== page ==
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Western Architects Push the Envelope in Beijing

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Western Architects Push the Envelope in Beijing

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Western Architects Push the Envelope in Beijing

Western Architects Push the Envelope in Beijing

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Seen here in an artist's rendering, China Central Television office building is among the architectural adventures now underway in Beijing. Courtesy of Rem Koolhaas and Ole Scheeren hide caption

toggle caption Courtesy of Rem Koolhaas and Ole Scheeren

Seen here in an artist's rendering, China Central Television office building is among the architectural adventures now underway in Beijing.

Courtesy of Rem Koolhaas and Ole Scheeren

China's urbanization is perhaps the most extensive the world has ever seen. And in Beijing and elsewhere, the job of designing prominent urban buildings is going more often than not to Western architects.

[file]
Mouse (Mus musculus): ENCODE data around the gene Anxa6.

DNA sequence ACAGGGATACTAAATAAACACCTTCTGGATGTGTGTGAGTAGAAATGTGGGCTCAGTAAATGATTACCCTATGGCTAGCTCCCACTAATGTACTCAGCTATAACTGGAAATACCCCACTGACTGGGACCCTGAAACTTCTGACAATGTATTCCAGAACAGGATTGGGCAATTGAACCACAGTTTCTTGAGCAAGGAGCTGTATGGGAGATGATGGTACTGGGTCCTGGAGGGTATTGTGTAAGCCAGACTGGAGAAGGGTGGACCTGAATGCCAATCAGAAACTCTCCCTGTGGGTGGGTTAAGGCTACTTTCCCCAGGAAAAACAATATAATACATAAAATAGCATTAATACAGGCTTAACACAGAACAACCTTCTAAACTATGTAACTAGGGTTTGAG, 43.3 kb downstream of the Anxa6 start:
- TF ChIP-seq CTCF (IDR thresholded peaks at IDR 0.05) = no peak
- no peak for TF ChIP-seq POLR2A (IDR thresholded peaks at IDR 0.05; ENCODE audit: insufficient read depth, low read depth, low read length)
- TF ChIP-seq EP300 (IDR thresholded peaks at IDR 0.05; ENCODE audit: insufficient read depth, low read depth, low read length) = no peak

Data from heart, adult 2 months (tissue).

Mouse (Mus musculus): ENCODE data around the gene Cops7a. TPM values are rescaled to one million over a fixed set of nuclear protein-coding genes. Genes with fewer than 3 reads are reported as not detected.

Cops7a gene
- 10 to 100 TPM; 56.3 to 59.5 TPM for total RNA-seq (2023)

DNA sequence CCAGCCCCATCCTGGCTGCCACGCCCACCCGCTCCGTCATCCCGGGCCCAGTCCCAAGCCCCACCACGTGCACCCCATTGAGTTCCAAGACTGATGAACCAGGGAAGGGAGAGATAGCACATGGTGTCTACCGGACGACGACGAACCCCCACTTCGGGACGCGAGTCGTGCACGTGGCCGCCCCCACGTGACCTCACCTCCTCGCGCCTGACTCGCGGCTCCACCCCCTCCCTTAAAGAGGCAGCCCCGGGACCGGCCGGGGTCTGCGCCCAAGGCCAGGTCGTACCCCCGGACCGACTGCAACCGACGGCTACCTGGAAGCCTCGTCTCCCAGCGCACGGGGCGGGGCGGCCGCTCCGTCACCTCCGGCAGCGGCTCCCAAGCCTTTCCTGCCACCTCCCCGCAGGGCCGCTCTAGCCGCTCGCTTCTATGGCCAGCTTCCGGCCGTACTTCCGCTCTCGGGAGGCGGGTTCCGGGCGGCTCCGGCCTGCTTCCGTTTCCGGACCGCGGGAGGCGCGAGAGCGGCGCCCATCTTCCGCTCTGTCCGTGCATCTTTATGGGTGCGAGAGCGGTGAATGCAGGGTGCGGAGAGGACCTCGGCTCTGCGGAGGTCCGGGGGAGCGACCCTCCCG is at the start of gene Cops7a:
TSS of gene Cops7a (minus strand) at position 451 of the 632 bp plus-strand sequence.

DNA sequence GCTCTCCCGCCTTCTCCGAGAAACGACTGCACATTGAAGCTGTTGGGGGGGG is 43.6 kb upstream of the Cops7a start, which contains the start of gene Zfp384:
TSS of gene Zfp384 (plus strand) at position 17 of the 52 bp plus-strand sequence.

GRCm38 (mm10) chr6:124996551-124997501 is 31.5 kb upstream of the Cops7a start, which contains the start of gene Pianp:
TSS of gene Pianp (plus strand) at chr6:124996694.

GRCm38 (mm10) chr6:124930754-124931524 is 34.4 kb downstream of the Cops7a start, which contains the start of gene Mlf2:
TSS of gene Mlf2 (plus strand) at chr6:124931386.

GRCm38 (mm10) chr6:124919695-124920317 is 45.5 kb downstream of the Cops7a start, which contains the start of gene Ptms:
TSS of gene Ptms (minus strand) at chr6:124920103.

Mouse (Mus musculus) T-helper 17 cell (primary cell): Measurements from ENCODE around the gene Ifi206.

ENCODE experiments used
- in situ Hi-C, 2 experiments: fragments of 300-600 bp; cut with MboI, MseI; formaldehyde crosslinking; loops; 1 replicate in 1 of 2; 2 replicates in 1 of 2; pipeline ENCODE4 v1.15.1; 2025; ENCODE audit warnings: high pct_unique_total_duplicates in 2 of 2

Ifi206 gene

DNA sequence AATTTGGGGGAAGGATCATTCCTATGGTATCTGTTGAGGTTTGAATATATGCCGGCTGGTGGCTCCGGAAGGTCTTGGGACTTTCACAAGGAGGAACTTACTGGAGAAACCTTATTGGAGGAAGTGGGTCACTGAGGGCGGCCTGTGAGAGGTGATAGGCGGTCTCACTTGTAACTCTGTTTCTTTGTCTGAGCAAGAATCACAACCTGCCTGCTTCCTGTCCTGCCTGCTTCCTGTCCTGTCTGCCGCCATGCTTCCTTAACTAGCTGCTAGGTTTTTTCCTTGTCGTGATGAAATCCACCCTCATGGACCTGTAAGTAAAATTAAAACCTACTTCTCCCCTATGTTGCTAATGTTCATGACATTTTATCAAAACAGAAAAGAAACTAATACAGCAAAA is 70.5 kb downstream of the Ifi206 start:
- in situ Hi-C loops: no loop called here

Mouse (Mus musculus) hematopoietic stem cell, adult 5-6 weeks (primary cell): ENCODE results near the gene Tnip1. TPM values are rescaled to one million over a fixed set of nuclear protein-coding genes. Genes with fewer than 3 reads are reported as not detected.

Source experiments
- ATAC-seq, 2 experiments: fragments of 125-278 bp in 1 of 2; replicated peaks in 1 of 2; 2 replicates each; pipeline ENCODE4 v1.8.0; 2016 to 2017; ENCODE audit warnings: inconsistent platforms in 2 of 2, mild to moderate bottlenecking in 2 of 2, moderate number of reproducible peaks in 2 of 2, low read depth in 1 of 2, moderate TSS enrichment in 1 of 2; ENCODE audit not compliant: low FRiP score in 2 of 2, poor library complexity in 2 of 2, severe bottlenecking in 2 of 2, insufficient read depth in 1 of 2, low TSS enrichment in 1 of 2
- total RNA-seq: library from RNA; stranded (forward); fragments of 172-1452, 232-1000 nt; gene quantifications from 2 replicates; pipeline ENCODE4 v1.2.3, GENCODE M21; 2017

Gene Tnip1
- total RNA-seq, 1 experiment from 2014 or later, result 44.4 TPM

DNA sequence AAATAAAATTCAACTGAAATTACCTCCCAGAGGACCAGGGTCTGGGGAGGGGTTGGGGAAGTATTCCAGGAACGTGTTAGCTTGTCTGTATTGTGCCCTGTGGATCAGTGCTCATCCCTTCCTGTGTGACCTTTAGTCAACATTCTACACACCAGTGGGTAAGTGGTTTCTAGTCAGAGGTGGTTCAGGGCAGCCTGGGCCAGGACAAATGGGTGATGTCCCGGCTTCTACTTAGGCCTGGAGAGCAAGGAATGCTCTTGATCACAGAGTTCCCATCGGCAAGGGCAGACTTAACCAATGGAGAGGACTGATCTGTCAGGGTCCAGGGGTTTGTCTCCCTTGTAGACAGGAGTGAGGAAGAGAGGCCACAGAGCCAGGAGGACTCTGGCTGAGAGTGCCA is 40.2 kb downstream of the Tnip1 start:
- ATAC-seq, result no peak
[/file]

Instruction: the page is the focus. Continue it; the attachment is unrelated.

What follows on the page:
Take the new offices of state broadcaster China Central Television, which are now just a couple of vast pits, with clusters of yellow helmeted workers weaving around tufts of steel rods and girders.

But when the structure is finished, it will cut a striking profile. "We could describe it as a tube folded in space," says Dutch architect Ole Scheeren, who helped design the structure. "[It] consists of an L-shaped base and two towers that rise from both ends of the L. The towers are inclined six degrees in two directions, and as they reach the top at about 180 meters, they cantilever out to connect in a large overhang."

Scheeren says it's his firm's most ambitious project to date. Whatever people think of the design, most agree that it's on architecture's cutting edge.

Meanwhile in northern Beijing, Swiss architects Herzog and De Meuron have designed the new Olympic National Stadium. Locals have dubbed it "The Bird's Nest" for the seemingly chaotic tangle of steel girders that forms its exterior. Next to it is a swimming center constructed of giant translucent bubbles, designed by the Australian firm PTW. British architect Sir Norman Foster has drawn up plans for a new airport terminal here that is supposed to look like a dragon.

And right off Tiananmen Square — within sight of the Forbidden City's vermilion walls and yellow-tiled roofs — is the new National Theater. Workers are already putting the last glass and titanium plates on its egg-shaped dome. Some have nicknamed Frenchman Paul Andreu's creation "The Blob."

The new buildings are giving some residents of this ancient city a case of visual "future shock."

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